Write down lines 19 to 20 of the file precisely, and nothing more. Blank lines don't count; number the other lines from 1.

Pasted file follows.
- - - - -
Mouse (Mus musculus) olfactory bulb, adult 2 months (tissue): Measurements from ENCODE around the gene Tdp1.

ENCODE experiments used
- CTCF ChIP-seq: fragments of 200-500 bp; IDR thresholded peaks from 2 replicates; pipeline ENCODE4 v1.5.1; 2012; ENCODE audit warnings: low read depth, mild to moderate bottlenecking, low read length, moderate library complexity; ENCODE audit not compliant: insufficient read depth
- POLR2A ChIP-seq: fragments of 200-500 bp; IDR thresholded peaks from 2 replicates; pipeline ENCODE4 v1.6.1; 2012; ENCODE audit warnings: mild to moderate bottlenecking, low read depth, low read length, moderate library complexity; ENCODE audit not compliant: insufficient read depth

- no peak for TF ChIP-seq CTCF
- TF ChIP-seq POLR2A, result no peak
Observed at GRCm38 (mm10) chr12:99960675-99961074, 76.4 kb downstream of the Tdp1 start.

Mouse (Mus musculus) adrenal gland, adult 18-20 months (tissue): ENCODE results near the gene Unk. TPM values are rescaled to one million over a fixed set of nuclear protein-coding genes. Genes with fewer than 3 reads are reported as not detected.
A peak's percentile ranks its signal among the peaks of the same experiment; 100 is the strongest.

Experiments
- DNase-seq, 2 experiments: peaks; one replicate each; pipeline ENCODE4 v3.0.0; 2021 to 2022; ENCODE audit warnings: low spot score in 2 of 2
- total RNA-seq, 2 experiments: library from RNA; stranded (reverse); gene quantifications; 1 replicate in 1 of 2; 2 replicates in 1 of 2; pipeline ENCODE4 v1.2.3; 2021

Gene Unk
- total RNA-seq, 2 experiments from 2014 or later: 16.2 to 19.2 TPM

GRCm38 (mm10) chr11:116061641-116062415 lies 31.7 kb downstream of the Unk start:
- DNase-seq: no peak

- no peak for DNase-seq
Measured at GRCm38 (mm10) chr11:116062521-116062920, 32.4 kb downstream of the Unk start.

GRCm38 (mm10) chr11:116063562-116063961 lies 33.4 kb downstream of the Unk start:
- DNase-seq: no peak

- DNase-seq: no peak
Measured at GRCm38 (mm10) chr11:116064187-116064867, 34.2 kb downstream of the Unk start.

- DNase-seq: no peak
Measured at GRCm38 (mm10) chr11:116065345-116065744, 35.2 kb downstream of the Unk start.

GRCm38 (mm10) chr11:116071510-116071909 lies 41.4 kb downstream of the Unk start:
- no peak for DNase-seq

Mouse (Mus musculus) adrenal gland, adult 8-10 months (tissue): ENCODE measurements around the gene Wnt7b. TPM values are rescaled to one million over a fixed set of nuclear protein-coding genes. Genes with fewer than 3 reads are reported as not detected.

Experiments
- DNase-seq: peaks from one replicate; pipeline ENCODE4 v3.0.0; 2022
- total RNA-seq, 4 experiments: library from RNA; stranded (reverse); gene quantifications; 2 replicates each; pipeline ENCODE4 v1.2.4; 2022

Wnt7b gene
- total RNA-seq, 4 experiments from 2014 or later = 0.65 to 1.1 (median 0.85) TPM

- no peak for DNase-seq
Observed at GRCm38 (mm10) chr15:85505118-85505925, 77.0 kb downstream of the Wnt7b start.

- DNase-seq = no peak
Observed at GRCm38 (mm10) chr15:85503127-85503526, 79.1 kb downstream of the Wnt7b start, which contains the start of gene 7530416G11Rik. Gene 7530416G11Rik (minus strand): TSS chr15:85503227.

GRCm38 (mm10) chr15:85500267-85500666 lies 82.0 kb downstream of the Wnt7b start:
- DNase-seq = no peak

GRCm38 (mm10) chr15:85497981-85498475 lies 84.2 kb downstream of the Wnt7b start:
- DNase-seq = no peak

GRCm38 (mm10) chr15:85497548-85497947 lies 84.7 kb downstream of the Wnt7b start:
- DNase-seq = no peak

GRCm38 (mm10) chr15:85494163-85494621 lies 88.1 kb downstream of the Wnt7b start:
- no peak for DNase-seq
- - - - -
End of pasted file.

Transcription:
GRCm38 (mm10) chr11:116063562-116063961 lies 33.4 kb downstream of the Unk start:
- DNase-seq: no peak